Abu Al Hasan Al Baahili Al Basri was a direct student of Al Ash`ari. The Hafidh Ibn Asakir narrated from Abu Bakr Al Baqillani that he, Abu Ishaq Al Isfaraini and Ibn Furak would have a lesson with Al Baahili once every week. Abu Bakr said that he was so preoccupied with worship of Allah that we had to remind him of the length of the lessons. He would also sit behind a curtain so that neither the three of them, nor the commoners that would attend could see him. When asked about this he answered, “You can see the commoners with your eyes, and they are people that tend to be negligent of religious concerns, and this way you will also look at me with the same eyes.  Abu Ishaq Al Isfaraini used to say, “I was like a drop in the ocean beside Abu Al Hasan Al Baahili.” On the other hand, Al Baahili used to say, “Beside Abu Al Hasan Al Ash`ari  I was a like a drop beside the ocean.” This was all mentioned by Ibn Asakir in Tabyin Kadhib al Muftari under the biography of Al Baahili in the chapter listing the students of Al Ash`ari.

and Abu Abdullah ibn Mujahid,

Muhammd ibn Ahmad ibn Muhammd ibn Yaqub ibn Mujaahid (? – 370 h.) was a scholar of the Maliki school  a student of Al Ash`ari, and the teacher of Abu Bakr Al Baqillani. (Source: Al A`laam).

and these two are the ones that are the shining suns of their time and the masters of their generations, such as:

Abu Bakr Muhammad ibn Al Tayyib (Abu Bakr Al-Baqillani)

Muhammd ibn Al Tayyib ibn Muhammd ibn Ja`far, Abu Bakr Al Baqillani, Al Qadi Al Baqillani (338 h. – 403 h.) was the head of the Ash`aris of his time. He wrote many books, some of which are in print. (Source: Al A`laam). Al Dhahabi in his “Tarikh al Islam” V. 28, P. 89 relates that Al Baqillani was once sent by the Muslim ruler to debate the Christian scribes of the Roman Emperor. When he arrived to the emperors hall they had made the entrance to the emperor very low, to the extent that one had to bow down in order to enter. Al Baqillani realized that it was a trick to make him bow to the emperor, so he turned and entered back end first. Once there, he turned to one of the monks and said, “How are the wife and kids?” Astonished, the emperor replied, “Do you not know that the monk elevates himself having a wife or kids?” Al Baqillani closed his trap by quickly replying: “You consider him above this, but you do not consider Allah to be clear of and above having a female companion and child?” He was also mockingly asked, “What happened to `Aisha?” They were referring to the time that she, the Prophet’s wife, was accused by the hypocrites of having been unfaithful. They wanted to make him lose his temper by their insinuations. Al Baqillani answered: “As what happened to Maryam. (They were both accused of adultery), then they were both declared innocent by Allah, and Maryam brought a baby, while `Aisha did not.” They could find no response to this, because he had shown them that permitting  the slander of `Aisha would imply permitting ugly and heretical slander of Maryam even more.

the head of the judges of Iraq, the Arabian Peninsula, Faris (Southwest Iran), Karmaan (Southeast Iran) and all the border areas belong to these lands,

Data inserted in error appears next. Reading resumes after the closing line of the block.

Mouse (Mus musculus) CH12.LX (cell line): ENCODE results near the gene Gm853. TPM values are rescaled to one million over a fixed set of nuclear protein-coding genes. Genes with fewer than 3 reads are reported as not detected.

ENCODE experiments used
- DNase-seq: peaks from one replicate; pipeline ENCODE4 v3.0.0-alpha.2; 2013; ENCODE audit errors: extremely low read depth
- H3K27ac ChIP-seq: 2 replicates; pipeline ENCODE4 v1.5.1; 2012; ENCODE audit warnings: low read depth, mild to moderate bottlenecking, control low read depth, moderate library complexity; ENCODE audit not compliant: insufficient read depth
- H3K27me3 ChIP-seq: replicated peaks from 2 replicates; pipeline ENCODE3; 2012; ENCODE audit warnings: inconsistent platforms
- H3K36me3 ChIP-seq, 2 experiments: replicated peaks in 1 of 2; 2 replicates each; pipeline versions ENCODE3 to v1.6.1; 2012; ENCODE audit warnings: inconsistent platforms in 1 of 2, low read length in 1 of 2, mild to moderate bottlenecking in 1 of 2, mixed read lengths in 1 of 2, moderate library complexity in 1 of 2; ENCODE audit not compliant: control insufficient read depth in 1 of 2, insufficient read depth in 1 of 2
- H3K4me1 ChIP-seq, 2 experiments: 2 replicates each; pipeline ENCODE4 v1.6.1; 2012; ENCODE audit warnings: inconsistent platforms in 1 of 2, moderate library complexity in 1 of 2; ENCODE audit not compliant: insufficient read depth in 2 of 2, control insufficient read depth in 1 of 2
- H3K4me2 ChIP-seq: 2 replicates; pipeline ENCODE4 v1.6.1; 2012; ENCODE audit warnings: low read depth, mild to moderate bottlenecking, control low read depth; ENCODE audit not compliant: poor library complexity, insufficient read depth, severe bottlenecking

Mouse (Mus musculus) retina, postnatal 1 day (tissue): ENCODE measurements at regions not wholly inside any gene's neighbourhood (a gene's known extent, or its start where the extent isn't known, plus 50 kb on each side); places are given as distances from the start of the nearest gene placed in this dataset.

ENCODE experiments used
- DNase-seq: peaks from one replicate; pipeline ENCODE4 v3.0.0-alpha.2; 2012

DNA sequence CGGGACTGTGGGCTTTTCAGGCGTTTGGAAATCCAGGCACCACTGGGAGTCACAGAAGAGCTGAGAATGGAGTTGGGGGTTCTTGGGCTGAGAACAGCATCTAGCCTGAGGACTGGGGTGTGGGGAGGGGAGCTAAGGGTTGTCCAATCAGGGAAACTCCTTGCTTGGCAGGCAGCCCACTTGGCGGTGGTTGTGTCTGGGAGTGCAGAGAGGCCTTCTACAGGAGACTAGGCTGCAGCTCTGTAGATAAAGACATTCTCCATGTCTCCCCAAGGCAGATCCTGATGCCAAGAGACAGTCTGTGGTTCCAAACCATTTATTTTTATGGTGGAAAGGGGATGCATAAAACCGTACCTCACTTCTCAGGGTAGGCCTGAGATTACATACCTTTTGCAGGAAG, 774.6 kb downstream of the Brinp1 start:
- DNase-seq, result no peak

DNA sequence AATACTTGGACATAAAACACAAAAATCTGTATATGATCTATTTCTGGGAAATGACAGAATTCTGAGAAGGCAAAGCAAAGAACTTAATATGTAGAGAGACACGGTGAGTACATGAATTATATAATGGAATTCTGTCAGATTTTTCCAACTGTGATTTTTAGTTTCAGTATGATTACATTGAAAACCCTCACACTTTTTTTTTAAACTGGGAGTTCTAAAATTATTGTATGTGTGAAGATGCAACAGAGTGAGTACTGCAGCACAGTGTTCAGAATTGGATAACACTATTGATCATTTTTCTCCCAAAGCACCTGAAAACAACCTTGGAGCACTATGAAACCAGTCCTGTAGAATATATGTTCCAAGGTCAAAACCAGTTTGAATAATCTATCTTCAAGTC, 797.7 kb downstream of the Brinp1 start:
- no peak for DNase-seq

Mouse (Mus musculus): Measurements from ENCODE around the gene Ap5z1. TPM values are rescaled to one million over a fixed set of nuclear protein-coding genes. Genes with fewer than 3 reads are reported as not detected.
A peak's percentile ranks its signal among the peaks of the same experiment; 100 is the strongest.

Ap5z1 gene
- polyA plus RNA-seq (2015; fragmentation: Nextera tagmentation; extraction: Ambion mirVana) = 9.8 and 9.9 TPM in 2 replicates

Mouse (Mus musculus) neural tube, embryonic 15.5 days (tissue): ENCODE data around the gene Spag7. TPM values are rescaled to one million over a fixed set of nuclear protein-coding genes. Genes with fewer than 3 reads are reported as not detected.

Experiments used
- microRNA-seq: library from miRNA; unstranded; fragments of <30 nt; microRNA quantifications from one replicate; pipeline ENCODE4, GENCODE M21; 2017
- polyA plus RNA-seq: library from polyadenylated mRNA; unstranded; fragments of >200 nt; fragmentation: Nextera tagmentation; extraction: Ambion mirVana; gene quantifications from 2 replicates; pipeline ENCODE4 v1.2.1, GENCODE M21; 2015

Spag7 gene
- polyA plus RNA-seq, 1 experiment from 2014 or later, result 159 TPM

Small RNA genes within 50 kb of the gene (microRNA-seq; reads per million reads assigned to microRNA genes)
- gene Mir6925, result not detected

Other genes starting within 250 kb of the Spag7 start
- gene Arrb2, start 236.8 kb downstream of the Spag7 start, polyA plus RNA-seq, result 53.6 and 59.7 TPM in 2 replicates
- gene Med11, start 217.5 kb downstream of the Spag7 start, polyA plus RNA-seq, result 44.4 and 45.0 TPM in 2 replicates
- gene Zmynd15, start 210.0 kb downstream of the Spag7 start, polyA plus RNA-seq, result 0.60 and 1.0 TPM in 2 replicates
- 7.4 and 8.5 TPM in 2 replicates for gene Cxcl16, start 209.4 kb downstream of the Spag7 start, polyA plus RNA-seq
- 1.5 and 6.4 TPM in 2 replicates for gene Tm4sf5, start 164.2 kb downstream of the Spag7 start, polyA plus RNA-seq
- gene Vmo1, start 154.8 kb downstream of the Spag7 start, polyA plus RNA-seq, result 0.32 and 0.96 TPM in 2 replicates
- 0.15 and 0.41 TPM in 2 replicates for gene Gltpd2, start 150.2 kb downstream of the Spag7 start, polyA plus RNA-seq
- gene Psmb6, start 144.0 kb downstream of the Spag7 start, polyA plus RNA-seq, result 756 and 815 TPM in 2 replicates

Abu Bakr Muhammad ibn Al-Husayn ibn Furak (Ibn Furak),

Muhammd ibn Al Hasan ibn Furak Al Ansaari Al Asbahani (? – 406 h.) was among the greatest scholars of belief methodology, as well as Shafi`i fiqh (jurisprudence).

and Abu Ishaq Ibrahim ibn Muhammad Al-Mihrani (Abu Ishaaq Al Isfaraini).

Ibrahim ibn Muhammd ibn Ibrahim ibn Mihraan,  Abu Ishaq Al Isfaraini (? – 418 h.) was a great scholar of beliefs, methodology and fiqh. He used to be nicknamed “the pillar of the religion.” He was also a reliable narrator of Hadith.(Source: Al A`laam).

Before these there was Abu Al Hasan Ali ibn Mahdi Al Ţabari,

Abu Al Hasan Ali ibn Muhammd ibn Mahdi Al Tabari was a student of Al Ash`ari in Al Basrah. The meaning of one of his poems is: He is not lost who has a companion able to mend his ways. For the world is merely by its inhabitants and a person is by his companions.

the master of jurisprudence, Kalam, methodology, literature, grammar and Hadith. Among his heritage is a student like Abu Abdullah Al Husayn ibn Muhammad Al Bazzaazi,

I was unable to find anyone of this name that is of Abu Mansur’s generation or earlier. The Al Husayn ibn Muhammd Al Bazzaazi mentioned in Al Waafi bi-l-Wafayaat died in 495 h., which seems too late for being meant here.

the master debater and author of books on all aspects of Kalam.

Also before this generation was the Shaykh of the Sciences, Abu Ali Al Taqafi.

Muhammd ibn Abdul Wahhaab ibn Abdul Rahmaan ibn Abdul Wahhaab, Abu Ali Al Thaqafi (244 h. – 328 h.) was among the greatest scholars of all time in fiqh, methodology and belief. He stayed in Naysabur. Ibn Khuzaymah told him one time: “It is not allowed for any of us to give fatwa as long as you are alive.” (Source: Siyar A`laam al Nubalaa’).

In his time the Imam of the Sunnis was Abu Al Abbas Al Qalanisi,

Ahmad ibn Abdul Rahmaan ibn Khaalid Al Qalanisi Al Razii, was among the Sunni scholars that lived in the time of Al Ash`ari and fought deviants. His appearance as a defender of the faith was earlier that that of Al Ash`ari, and he was not among his students. (Source: Ibn Asakir in Tabyin Kadhib al Muftarii P. 293.)